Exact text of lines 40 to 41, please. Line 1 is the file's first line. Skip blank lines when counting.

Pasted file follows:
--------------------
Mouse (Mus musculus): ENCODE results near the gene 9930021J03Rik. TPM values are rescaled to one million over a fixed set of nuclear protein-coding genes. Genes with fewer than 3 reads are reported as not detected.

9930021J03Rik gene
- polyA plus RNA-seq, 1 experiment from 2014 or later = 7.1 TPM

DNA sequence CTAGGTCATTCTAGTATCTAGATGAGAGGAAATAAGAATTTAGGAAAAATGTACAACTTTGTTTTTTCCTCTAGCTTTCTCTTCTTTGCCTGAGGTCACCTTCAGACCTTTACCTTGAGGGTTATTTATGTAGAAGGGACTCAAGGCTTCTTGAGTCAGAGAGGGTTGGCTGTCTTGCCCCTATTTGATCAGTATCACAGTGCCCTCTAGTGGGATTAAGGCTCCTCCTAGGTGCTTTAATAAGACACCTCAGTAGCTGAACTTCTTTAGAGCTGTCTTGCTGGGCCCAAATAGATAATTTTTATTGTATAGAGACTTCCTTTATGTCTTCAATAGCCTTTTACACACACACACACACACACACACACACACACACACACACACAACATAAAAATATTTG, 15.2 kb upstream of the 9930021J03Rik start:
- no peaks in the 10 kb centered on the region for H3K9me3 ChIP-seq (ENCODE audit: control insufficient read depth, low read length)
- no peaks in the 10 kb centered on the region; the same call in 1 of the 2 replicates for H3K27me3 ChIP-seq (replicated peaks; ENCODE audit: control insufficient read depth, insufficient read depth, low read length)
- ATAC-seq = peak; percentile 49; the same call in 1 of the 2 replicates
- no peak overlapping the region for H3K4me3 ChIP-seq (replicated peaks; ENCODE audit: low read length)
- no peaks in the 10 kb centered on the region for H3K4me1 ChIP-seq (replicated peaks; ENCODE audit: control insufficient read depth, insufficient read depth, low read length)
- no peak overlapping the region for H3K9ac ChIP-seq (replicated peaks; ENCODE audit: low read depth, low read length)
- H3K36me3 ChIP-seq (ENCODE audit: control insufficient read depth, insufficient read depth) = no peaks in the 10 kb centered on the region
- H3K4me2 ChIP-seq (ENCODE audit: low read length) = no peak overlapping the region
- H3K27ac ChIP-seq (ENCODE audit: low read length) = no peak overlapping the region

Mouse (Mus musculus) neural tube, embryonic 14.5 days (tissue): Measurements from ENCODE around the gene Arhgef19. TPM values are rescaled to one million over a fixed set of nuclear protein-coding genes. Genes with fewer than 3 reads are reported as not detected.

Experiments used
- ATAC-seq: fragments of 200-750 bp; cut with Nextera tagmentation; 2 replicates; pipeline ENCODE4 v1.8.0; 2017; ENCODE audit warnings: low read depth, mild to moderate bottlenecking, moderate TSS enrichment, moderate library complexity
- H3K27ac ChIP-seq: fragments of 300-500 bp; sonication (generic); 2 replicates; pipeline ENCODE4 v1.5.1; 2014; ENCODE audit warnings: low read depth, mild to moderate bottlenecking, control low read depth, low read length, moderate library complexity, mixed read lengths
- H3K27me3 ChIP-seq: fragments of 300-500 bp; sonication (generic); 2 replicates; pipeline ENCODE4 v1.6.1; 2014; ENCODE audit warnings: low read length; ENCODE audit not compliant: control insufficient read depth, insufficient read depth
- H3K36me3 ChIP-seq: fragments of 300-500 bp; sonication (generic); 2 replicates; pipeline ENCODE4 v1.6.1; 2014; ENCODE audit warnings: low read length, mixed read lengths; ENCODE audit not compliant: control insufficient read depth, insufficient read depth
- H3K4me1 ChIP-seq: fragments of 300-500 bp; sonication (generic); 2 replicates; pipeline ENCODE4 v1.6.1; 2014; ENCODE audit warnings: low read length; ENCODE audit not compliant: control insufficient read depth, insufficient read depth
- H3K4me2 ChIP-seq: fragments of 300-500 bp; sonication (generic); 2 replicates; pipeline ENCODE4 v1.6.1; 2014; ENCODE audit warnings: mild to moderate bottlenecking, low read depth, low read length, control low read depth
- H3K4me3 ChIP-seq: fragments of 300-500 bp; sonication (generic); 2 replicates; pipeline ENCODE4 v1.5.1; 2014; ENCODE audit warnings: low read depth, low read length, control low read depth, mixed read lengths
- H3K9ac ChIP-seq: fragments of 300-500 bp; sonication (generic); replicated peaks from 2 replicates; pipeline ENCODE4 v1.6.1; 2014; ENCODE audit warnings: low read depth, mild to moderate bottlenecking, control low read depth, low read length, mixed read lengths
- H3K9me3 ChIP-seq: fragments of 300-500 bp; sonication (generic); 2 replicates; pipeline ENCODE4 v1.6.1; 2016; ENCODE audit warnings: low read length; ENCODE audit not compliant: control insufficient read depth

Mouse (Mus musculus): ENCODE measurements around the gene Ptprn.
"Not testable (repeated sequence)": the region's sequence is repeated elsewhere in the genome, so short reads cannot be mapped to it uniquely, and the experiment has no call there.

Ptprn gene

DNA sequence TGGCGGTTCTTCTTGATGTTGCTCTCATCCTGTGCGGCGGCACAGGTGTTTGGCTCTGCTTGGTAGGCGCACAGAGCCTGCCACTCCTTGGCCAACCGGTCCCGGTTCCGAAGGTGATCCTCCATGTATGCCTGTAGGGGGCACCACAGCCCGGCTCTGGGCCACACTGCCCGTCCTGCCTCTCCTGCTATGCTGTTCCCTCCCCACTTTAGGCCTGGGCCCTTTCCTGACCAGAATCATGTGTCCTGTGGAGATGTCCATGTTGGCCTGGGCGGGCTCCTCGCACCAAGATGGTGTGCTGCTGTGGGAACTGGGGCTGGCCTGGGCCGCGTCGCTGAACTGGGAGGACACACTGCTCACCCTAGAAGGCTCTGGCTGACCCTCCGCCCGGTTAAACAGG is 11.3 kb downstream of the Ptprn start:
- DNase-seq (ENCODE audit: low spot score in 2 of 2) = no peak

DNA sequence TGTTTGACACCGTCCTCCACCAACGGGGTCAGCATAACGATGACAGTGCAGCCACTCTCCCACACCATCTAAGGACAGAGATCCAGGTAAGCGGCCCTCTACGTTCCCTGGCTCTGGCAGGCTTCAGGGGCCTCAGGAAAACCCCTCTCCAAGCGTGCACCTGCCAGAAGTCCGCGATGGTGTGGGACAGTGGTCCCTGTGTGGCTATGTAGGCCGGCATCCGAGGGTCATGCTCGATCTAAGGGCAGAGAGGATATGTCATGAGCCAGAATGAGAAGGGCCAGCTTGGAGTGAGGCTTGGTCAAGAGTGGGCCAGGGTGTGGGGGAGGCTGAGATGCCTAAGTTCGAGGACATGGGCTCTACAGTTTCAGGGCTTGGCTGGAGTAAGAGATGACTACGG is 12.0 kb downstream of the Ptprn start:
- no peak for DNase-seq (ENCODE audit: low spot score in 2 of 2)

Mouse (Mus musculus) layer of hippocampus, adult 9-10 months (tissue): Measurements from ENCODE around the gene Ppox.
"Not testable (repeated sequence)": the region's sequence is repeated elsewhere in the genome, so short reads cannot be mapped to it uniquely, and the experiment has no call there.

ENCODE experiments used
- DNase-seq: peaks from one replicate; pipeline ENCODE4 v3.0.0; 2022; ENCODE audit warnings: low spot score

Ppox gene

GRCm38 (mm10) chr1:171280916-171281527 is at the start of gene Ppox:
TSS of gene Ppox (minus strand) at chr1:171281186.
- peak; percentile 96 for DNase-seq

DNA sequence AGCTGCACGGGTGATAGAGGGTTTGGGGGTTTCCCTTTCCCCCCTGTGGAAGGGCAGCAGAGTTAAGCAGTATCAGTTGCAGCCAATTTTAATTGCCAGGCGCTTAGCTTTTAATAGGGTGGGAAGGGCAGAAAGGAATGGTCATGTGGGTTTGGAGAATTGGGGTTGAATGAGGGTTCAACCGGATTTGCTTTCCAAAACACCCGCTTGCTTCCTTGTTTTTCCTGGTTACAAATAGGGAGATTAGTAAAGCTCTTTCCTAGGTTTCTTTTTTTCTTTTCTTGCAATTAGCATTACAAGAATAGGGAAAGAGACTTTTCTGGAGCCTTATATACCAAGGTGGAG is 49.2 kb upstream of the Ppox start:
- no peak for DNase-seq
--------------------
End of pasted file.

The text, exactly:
DNA sequence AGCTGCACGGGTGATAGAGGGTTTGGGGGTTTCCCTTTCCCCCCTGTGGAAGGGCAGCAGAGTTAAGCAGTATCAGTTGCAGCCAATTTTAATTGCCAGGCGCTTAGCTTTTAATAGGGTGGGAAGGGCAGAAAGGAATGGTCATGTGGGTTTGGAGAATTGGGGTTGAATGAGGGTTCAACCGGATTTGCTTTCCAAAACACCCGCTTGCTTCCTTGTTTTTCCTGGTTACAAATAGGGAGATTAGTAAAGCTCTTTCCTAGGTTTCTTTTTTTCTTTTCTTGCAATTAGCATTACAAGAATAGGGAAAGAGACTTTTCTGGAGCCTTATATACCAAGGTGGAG is 49.2 kb upstream of the Ppox start:
- no peak for DNase-seq